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Herald endorses Anthony Amore for State Auditor



In a perfect world, political candidates would be chosen on the basis of experience and credentials for the job.

But this is Massachusetts, the most liberal state in America, where Democrats running for office forever have the wind beneath their wings.

Which brings us to Anthony Amore, a Republican bucking formidable currents in his bid to win the office of State Auditor.

As mass.gov explains it, the position is essentially the chief accountability officer for state government and its residents. The office conducts audits, investigations and studies to promote accountability and transparency, improve performance and make government work better.

Note that promoting a progressive agenda is not among an auditor’s tasks.

State Sen. Diana DiZoglio has that covered. Under her “Audit Plan,” as spelled out on her website, DiZoglio vows to: “Report on the Massachusetts Police Training Commission’s implementation of implicit bias training.

“As a legislator, I supported the criminal justice reform act of 2018 and police accountability bill of 2020. As Auditor, I will report on whether the measures we voted for in those bills are being implemented appropriately, starting with implicit bias training for all law enforcement trainees.”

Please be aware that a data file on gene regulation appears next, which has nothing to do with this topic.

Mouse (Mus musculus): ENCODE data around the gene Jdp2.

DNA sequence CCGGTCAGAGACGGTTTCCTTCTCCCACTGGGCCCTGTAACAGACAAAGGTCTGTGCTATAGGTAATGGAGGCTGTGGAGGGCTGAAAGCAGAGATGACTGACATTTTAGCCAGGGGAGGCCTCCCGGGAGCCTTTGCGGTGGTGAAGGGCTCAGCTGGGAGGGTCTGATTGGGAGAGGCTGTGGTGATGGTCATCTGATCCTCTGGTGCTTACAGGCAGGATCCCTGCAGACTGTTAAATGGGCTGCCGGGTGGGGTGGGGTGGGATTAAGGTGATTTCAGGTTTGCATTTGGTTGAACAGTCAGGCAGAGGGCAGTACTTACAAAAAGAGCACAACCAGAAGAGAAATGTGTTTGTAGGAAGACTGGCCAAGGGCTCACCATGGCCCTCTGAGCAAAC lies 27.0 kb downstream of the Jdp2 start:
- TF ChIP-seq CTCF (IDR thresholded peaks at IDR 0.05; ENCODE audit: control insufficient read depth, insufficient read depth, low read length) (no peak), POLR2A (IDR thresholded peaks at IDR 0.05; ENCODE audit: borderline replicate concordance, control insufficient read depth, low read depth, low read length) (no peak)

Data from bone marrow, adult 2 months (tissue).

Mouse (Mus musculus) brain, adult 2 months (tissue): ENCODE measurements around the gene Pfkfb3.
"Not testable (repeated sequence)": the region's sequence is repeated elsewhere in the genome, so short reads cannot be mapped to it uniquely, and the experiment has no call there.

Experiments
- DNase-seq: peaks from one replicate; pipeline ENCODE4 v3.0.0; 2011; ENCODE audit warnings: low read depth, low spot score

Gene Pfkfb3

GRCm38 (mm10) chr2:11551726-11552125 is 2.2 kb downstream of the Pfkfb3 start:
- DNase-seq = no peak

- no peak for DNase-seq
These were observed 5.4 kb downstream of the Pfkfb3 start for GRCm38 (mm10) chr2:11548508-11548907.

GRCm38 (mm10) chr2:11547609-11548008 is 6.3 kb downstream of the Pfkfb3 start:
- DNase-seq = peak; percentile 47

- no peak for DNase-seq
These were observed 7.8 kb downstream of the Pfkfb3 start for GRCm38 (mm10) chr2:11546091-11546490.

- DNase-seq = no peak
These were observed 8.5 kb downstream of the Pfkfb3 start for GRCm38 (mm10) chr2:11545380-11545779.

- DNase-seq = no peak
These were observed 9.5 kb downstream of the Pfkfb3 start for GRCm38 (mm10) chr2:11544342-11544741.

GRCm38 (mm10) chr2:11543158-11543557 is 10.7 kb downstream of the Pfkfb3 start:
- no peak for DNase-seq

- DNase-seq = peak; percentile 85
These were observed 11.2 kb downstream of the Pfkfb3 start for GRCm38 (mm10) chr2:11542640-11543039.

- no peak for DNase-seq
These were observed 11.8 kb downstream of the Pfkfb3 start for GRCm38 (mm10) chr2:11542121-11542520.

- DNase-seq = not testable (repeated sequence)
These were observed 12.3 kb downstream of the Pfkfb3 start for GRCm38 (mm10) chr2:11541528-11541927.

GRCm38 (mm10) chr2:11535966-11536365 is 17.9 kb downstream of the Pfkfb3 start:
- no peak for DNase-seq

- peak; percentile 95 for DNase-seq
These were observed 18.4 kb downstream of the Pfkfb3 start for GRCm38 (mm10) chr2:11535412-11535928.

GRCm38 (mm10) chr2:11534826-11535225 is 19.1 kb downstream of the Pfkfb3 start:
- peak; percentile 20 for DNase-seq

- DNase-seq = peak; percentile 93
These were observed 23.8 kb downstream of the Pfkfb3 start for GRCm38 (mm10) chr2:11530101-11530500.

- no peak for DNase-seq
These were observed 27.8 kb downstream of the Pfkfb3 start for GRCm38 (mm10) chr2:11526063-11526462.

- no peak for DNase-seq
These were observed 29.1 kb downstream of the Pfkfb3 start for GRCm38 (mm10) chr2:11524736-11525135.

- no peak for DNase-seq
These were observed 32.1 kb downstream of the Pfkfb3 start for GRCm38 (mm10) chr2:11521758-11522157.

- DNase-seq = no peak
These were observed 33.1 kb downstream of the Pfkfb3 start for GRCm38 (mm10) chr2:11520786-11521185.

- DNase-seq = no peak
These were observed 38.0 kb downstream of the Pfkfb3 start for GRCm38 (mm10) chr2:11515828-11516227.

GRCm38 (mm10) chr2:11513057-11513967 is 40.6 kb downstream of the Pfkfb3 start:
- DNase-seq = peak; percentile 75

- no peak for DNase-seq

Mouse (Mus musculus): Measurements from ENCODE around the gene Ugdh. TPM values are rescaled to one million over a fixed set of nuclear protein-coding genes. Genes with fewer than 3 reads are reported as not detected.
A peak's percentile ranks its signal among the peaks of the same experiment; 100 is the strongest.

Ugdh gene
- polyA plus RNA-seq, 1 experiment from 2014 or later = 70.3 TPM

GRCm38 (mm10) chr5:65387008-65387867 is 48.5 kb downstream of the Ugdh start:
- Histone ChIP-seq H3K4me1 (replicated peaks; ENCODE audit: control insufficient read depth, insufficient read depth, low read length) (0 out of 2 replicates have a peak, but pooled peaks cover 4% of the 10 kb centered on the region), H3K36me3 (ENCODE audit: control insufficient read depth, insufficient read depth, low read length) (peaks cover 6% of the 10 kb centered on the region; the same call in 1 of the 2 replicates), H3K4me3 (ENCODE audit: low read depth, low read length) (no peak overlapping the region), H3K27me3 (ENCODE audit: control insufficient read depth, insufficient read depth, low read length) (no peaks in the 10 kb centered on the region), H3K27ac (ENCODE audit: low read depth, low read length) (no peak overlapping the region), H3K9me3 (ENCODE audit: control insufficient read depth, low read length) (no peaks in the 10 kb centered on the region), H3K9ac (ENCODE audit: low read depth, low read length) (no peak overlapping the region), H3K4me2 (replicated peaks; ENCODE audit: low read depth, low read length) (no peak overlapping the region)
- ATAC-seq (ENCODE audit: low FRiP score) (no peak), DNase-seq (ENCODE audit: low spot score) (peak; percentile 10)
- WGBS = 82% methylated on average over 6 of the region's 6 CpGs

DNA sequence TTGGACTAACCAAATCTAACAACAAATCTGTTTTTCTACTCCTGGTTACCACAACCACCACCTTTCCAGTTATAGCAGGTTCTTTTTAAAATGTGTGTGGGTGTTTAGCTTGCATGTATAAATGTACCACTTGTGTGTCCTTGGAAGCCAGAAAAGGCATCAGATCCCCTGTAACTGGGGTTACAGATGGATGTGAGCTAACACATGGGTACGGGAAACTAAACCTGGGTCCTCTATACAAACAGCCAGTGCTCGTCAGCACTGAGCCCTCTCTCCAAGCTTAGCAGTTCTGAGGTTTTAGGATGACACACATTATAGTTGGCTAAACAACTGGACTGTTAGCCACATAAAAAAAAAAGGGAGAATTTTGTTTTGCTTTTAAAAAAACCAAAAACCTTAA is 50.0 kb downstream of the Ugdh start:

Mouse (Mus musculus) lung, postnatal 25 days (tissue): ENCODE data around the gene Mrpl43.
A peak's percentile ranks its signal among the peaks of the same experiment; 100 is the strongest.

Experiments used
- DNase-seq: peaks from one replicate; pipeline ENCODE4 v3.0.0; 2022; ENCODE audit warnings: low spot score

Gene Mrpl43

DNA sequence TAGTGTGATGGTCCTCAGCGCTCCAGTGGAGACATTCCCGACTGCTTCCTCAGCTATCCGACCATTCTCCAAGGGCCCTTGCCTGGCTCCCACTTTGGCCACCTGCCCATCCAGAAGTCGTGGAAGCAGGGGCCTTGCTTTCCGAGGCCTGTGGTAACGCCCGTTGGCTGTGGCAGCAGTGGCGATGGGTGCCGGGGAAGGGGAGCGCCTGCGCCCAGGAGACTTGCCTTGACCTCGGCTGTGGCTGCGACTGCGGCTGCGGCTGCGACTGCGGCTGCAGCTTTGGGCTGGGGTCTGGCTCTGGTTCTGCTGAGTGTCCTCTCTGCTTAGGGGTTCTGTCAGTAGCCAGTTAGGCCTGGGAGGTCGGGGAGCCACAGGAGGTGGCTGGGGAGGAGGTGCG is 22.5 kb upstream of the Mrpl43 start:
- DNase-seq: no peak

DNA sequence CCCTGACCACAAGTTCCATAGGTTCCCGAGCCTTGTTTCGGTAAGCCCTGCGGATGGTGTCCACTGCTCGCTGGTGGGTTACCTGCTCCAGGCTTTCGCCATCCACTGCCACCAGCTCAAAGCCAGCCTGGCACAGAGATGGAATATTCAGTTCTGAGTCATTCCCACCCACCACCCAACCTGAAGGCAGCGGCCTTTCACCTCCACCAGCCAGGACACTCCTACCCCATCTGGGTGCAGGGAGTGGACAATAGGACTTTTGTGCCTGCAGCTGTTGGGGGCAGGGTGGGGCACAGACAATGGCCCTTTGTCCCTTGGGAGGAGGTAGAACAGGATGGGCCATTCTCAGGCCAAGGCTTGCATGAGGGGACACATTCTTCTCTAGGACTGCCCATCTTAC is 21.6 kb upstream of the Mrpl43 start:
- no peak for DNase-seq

She also vows to ensure “that the government is meeting our climate goals,” and will “advocate for rigorous oversight of corporate tax breaks.”

DiZoglio has an impressive resume: She worked her through school, earned a scholarship to Wellesley and is one of the less than 50 women elected to the state Senate. But perhaps more importantly, she is part of the progressive political zeitgeist that views law enforcement as suspect, tax breaks for corporations as specious, and enforcing climate change actions as sacrosanct.

If you’re a fan of progressive government in Massachusetts, DiZoglio ticks all the boxes.

But for those who favor substance over agenda, Anthony Amore is the standout candidate.

A top item on Amore’s to-do list post-election would be to audit the auditor’s office. In terms of shaking up the status quo, a popular term around these parts, this is a refreshing move. Amore notes on his website that “The Auditor’s Office has a history of not meeting the legal responsibility of auditing the Commonwealth’s 209 agencies at least once every three years. Over the past 12 years, the number of annual audits performed by the Auditor’s Office has steadily declined. As a result, Massachusetts residents have seen government failures that could have been prevented.”

Amore, like DiZoglio, promises to advocate for increased transparency, but for Amore, the auditor’s office would model itself on a “‘presumption of openness’ policy similar to the federal policy enacted by U.S. Department of Justice.” He also intends to establish a Waste Prevention Unit to examine legislative and regulatory proposals.

We’ve seen how government spending impacts the lives of taxpayers — and too often not for the better. A waste prevention watchdog is long overdue.

Amore’s platform is filled with similar common sense plans that stress giving taxpayers their money’s worth.

Hard-working Bay Staters deserve solid leadership.

The Boston Herald endorses Anthony Amore for State Auditor.



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